Are you familiar with the popular phenomenon of real estate flips in the United States and Canada? Although it seems a success among our neighbors, the flip may not be as advantageous as we believe in Quebec, and we explain why…
So, what is it, a flip?
A flip is buying a property, renovating it and then reselling it within a short period of time, a maximum of 12 months. It is a phenomenon that was initiated in the United States and that marks people’s imagination. Moreover, there are several television programs exploiting this idea, for example, “Flip This House” popular in the United States, “Des idées de grandeurs” at Canal Vie and even among young people, Vrak proposed for a few years to renovate teenagers’ rooms in “Méchant Changement“. This type of program responds to a curious audience that loves to see the before/after house. It’s a very impressive and fast transformation!
A misleading practice
The flip is a fascinating process and that seems to be money made very easily, but this is not exactly the case. It should be noted that this phenomenon, which began among our southern neighbors, is a direct result of the 2007-2009 subprime crisis in the United States. Let us remember that 6 million Americans lost their homes and had their property taken back by the banks! This is huge!
These unfortunate events resulted in many vacant homes, which clogged the real estate market and led to a steep drop in house prices on the resale market. This has attracted investors, who have bought back some properties for a penny. These people had the expertise, many were contractors who renovated these properties and sold them at a profit. From there came the television programs surrounding “flipping”, which generated a craze for these practices, which were popularized all the way to Quebec. There are also people who have become “gurus” in this area.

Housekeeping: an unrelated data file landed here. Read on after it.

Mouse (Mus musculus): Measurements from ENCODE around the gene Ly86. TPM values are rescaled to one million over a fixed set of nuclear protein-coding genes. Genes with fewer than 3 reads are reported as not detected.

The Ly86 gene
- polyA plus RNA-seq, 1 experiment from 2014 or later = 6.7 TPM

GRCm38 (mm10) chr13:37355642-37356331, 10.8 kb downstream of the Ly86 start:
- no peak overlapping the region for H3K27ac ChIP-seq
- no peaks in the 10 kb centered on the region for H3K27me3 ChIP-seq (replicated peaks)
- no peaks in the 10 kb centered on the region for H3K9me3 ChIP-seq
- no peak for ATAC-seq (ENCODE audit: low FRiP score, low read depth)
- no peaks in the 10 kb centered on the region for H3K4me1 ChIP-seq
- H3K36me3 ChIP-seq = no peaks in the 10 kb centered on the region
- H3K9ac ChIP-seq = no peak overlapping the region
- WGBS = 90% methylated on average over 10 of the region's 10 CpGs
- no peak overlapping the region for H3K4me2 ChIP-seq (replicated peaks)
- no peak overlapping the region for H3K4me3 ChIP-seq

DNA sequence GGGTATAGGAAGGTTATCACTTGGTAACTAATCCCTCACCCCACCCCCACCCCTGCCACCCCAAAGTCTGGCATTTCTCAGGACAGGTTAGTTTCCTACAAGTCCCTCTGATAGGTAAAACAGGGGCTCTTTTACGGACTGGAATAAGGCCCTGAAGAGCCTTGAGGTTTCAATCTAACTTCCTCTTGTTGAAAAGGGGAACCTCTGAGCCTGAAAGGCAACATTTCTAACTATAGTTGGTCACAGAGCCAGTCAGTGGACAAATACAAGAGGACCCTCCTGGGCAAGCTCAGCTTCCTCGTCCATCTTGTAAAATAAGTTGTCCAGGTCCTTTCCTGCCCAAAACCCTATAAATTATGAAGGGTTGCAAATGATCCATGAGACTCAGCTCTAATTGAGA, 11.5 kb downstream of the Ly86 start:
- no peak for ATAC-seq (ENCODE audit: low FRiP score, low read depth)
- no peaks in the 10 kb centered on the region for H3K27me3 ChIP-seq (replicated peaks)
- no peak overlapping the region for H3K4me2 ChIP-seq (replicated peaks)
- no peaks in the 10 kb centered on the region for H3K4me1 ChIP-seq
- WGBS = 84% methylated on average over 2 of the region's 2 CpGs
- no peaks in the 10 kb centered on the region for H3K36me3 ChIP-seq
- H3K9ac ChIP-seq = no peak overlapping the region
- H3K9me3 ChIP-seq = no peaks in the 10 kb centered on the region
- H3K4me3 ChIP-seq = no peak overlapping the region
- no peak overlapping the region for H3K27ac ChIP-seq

According to studies, American cities where we can easily get a return on our investment by making a flip, are those with a booming market, a low unemployment rate and many professionals who are able to buy a property. In light of these factors, Montreal may also seem a good place to flip.
However, the economic situation is not the same here.
For “flipping” to succeed, it also takes a certain rate of financial recovery, which we do not have in Quebec. In recent years, there has been a decrease in notice of exercise and abandonment. An exercise notice occurs when you do not pay your mortgage to the bank, which records a notice stating that by default, after 60 days without being able to honour your payments, if you are still unable to pay your mortgage, the bank will become the owner of the house or it may request a judgment so that a forced sale under judicial control can take place to sell the house quickly.
As for neglect, it is the situation in which the bank takes back ownership. Since the real estate market is currently to the advantage of sellers, fortunately, few people find themselves in this unfortunate position, and since homes are selling at a good price at the moment and there are no or almost no takeovers of finance and for there to be a sale in the sense of the brokerage law, there must have been an MLS marketing, there are very few homes that we could call bargains. Moreover, houses that end up being sold in a process of judicial control often require major work and have been neglected by their former owners. It is better to leave these “investments” to people who have experienced work teams.
The art of flipping, less glamorous than we might think
All in all, we have to get out of this illusory dynamic that is sold to us in renovation programs. In reality, flipping is much more complicated than that and is not for everyone. The Montreal real estate market is on the rise, so it would be wiser to make a long-term investment rather than rush into a flip-flop.
We advise you to weigh the pros and cons carefully before embarking on renovations that may not pay you much in the end.
For more information, read this article in La Presse [French] : Payant, un flip immobilier ?